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  Australian Journal of Administrative Law   (Australia)
  Volume 14, Number 4, August 2007
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  • EDITORIAL
  • Readership contributions
        p.175                                                                                      +cite    
  • Court or tribunal?
        p.175                                                                                      +cite    
  • Act of state and non-justiciability
        p.176                                                                                      +cite    
  • Entering the arena
        p.177                                                                                      +cite    

  • ARTICLES
  • Revisiting merits review of patent application, grant and validity decisions under the Patents Act 1990 (Cth)
        Charles Lawson
        p.178                                                                                      +cite        
        This article reviews the reports from 1935 to the present addressing administrative and judicial decision making about Patents Act 1990 (Cth) patents. In particular the article addresses the review of examination (and modified examination), opposition, re-examination and revocation (including as a cross-claim to infringement) decisions under the Act and whether the Commissioner of Patents’ decisions should be subject to "merits review" by a generalist administrative tribunal. The article concludes that the role of the Federal Court in dealing with revocation as a cross-claim to infringement proceedings (exercising judicial powers) needs to be resolved. However, considerable potential to minimise the cost, complexity, timeliness, and uncertainty of outcomes of patent decisions exists in changes to the Commissioner’s practices in examining patent applications and the statutory framework for reconsidering the Commissioner’s decisions.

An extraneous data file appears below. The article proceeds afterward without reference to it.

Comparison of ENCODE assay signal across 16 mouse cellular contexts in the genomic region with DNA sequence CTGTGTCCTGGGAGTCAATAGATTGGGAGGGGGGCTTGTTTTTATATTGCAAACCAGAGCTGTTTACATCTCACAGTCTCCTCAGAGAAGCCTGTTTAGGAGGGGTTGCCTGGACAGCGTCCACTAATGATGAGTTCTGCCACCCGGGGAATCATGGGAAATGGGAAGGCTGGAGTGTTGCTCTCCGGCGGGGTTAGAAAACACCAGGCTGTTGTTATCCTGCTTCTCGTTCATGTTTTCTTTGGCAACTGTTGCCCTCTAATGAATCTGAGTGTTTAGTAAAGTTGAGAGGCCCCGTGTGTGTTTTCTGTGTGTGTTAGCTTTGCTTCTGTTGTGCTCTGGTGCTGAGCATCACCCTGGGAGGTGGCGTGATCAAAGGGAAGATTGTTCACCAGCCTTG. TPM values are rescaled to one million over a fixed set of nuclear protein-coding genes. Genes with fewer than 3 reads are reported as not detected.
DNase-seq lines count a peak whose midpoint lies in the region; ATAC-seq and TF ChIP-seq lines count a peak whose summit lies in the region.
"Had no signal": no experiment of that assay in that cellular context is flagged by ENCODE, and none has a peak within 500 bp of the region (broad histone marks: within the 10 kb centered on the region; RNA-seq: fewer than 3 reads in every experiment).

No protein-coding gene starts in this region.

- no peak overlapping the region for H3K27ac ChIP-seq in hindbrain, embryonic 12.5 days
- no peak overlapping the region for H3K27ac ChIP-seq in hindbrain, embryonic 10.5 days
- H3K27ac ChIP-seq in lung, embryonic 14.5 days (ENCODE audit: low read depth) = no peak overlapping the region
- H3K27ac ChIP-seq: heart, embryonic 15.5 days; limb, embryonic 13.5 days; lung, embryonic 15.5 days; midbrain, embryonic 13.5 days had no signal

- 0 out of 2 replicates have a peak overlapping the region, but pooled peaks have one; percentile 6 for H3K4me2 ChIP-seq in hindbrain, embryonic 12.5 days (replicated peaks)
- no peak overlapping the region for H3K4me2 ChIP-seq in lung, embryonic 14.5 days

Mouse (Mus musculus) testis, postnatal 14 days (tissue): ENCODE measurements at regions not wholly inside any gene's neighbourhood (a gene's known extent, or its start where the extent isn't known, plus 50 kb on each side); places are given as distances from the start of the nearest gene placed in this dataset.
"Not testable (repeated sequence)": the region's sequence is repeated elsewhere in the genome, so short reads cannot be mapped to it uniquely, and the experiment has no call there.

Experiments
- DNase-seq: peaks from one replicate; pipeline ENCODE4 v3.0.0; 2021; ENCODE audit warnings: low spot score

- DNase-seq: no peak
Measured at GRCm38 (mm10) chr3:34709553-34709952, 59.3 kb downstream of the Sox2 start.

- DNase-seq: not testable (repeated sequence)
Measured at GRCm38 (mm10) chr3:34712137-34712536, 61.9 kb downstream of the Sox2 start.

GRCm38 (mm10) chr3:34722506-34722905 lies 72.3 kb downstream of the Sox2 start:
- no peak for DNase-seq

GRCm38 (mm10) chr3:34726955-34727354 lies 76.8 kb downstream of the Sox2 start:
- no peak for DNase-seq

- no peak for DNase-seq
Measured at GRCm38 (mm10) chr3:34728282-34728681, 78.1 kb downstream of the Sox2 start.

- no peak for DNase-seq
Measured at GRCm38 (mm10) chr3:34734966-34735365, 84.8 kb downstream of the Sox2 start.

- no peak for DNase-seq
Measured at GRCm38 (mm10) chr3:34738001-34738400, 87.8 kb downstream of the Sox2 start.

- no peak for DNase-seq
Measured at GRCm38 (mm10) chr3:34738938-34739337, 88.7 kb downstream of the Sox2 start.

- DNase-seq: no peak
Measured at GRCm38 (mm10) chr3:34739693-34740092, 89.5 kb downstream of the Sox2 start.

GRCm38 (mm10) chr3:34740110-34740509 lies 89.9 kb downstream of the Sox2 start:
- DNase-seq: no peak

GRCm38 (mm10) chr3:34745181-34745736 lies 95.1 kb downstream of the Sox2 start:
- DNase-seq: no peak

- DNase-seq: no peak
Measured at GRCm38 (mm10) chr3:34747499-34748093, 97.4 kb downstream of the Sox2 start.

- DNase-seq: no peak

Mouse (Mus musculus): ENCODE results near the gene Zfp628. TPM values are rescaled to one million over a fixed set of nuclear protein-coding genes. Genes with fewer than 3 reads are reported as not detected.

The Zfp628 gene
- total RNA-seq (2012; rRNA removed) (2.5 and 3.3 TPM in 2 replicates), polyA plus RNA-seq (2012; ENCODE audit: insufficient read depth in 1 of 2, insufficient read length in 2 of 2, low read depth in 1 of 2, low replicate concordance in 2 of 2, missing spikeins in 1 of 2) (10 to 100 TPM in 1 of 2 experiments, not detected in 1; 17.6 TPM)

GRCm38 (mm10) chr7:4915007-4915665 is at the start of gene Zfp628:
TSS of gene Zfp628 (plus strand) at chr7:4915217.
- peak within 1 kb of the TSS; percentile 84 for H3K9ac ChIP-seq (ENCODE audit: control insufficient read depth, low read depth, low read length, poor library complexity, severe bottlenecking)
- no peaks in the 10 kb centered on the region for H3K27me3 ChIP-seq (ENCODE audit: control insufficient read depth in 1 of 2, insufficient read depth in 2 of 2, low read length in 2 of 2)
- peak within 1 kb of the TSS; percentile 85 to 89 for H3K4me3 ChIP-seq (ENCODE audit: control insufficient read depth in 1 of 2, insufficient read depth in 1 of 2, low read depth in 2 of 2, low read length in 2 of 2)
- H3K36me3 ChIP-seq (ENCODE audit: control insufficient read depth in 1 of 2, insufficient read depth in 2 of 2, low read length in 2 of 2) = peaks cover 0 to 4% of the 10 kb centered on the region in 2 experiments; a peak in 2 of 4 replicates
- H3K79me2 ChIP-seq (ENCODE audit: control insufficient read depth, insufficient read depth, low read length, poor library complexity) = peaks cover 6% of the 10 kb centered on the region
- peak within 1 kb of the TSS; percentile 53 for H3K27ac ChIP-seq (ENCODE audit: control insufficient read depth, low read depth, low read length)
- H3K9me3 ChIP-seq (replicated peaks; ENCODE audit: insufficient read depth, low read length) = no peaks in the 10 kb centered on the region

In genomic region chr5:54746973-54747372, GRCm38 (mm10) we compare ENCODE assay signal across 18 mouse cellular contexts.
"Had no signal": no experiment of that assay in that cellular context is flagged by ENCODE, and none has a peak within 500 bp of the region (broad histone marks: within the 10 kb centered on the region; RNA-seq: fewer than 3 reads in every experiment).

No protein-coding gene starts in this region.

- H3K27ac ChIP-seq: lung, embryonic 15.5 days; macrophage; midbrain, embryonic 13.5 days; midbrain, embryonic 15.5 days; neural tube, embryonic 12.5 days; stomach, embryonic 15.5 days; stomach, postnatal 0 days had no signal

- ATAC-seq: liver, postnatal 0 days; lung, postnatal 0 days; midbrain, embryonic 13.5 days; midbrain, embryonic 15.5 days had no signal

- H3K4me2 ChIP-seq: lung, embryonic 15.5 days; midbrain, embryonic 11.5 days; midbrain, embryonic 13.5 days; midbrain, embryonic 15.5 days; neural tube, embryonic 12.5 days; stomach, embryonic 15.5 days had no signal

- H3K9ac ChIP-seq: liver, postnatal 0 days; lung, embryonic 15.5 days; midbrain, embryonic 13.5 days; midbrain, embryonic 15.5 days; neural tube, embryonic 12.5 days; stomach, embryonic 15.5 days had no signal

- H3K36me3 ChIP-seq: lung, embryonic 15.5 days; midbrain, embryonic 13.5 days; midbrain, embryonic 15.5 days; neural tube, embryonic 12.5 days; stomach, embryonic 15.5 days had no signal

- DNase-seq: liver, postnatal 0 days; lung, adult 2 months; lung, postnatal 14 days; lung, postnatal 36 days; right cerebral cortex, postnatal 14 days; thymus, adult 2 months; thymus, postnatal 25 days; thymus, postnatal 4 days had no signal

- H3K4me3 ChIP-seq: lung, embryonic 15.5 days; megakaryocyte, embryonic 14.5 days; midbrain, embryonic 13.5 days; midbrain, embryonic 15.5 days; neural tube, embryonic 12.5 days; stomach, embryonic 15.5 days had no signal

• The origin of property rights
        D J Gifford
        p.196                                                                                      +cite        
        Why should newcomers accept the claims of existing property owners if all land once belonged to humanity in common? Private property emerged from collective rights of particular groups to a specific territory. This article sets out the views of authors from Locke to Nozick.
  • Discrimination as a ground of ultra vires: Why is Canada ahead of the rest?
        D J Gifford
        p.202                                                                                      +cite        
        The discrimination test has English origins and is closely related to invalidity for Wednesbury unreasonableness (irrationality), but its main development occurred in Canada. Canadian developments are treated at length, then comparisons are made with the case law of four other jurisdictions: England, Ireland, New Zealand and Australia. The Australian courts began with some promising cases, but largely blocked that line of development by taking a very narrow approach to unreasonableness, especially in relation to delegated legislation. It is still possible that Australian courts will develop the discrimination doctrine in relation to administrative action. Elsewhere there is no obvious bar to the doctrine, but the body of case law on the issue is so slight that the test may be lost sight of. Canadian authority and the climate provided by anti-discrimination legislation may prove useful.

  • Volume 14, 2007
  • Table of Article Authors
        p.217                                                                                      +cite    
  • Table of Cases
        p.219                                                                                      +cite    
  • Index
        p.233                                                                                      +cite